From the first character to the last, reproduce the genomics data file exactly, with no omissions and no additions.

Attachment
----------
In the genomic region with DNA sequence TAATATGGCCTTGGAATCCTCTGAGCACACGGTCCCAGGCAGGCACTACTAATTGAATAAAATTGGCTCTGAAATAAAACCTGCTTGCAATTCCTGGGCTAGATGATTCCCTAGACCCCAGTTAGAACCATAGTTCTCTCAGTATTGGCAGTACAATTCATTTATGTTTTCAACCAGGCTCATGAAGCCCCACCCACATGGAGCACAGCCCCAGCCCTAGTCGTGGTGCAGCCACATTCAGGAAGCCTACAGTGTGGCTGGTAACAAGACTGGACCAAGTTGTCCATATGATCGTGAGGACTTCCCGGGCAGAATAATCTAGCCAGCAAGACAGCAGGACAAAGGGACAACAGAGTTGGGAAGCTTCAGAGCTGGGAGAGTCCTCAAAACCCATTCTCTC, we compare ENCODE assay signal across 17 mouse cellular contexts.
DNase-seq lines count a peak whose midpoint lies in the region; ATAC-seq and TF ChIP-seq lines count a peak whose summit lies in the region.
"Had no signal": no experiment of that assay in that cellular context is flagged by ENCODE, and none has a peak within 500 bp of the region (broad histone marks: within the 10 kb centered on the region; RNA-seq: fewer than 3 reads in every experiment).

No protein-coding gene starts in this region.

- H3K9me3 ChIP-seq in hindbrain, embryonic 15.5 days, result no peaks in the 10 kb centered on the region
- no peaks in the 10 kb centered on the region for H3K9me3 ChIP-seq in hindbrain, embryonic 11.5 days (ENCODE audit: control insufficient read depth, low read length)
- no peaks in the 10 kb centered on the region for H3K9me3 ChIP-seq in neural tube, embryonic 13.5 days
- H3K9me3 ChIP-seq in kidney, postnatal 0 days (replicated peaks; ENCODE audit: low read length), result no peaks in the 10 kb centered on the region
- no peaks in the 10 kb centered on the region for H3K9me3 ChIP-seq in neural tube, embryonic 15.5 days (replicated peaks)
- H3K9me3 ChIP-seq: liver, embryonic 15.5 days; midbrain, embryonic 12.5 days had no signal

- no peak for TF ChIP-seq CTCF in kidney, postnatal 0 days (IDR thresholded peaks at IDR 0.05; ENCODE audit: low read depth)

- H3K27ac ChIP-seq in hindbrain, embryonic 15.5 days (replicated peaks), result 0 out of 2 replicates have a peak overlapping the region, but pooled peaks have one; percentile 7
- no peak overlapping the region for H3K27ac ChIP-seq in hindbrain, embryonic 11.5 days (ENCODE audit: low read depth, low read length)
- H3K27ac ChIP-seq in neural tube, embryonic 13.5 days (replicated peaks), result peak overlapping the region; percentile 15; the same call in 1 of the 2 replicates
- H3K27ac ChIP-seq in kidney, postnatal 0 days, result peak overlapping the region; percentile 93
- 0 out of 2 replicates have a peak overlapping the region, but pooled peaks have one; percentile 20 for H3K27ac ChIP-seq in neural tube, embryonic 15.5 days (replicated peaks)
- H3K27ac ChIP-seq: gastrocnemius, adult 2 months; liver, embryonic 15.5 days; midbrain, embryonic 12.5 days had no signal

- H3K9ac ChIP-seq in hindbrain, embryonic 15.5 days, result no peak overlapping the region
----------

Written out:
In the genomic region with DNA sequence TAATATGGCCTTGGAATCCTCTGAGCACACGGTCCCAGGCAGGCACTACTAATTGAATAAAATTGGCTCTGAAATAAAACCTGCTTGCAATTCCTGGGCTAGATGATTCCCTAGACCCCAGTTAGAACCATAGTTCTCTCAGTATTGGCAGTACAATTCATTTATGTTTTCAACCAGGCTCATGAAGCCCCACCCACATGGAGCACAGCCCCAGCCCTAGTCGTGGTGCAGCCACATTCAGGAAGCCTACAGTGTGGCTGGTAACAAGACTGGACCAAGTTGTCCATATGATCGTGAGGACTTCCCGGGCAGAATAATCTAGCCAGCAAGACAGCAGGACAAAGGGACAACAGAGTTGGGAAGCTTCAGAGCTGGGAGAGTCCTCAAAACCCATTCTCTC, we compare ENCODE assay signal across 17 mouse cellular contexts.
DNase-seq lines count a peak whose midpoint lies in the region; ATAC-seq and TF ChIP-seq lines count a peak whose summit lies in the region.
"Had no signal": no experiment of that assay in that cellular context is flagged by ENCODE, and none has a peak within 500 bp of the region (broad histone marks: within the 10 kb centered on the region; RNA-seq: fewer than 3 reads in every experiment).

No protein-coding gene starts in this region.

- H3K9me3 ChIP-seq in hindbrain, embryonic 15.5 days, result no peaks in the 10 kb centered on the region
- no peaks in the 10 kb centered on the region for H3K9me3 ChIP-seq in hindbrain, embryonic 11.5 days (ENCODE audit: control insufficient read depth, low read length)
- no peaks in the 10 kb centered on the region for H3K9me3 ChIP-seq in neural tube, embryonic 13.5 days
- H3K9me3 ChIP-seq in kidney, postnatal 0 days (replicated peaks; ENCODE audit: low read length), result no peaks in the 10 kb centered on the region
- no peaks in the 10 kb centered on the region for H3K9me3 ChIP-seq in neural tube, embryonic 15.5 days (replicated peaks)
- H3K9me3 ChIP-seq: liver, embryonic 15.5 days; midbrain, embryonic 12.5 days had no signal

- no peak for TF ChIP-seq CTCF in kidney, postnatal 0 days (IDR thresholded peaks at IDR 0.05; ENCODE audit: low read depth)

- H3K27ac ChIP-seq in hindbrain, embryonic 15.5 days (replicated peaks), result 0 out of 2 replicates have a peak overlapping the region, but pooled peaks have one; percentile 7
- no peak overlapping the region for H3K27ac ChIP-seq in hindbrain, embryonic 11.5 days (ENCODE audit: low read depth, low read length)
- H3K27ac ChIP-seq in neural tube, embryonic 13.5 days (replicated peaks), result peak overlapping the region; percentile 15; the same call in 1 of the 2 replicates
- H3K27ac ChIP-seq in kidney, postnatal 0 days, result peak overlapping the region; percentile 93
- 0 out of 2 replicates have a peak overlapping the region, but pooled peaks have one; percentile 20 for H3K27ac ChIP-seq in neural tube, embryonic 15.5 days (replicated peaks)
- H3K27ac ChIP-seq: gastrocnemius, adult 2 months; liver, embryonic 15.5 days; midbrain, embryonic 12.5 days had no signal

- H3K9ac ChIP-seq in hindbrain, embryonic 15.5 days, result no peak overlapping the region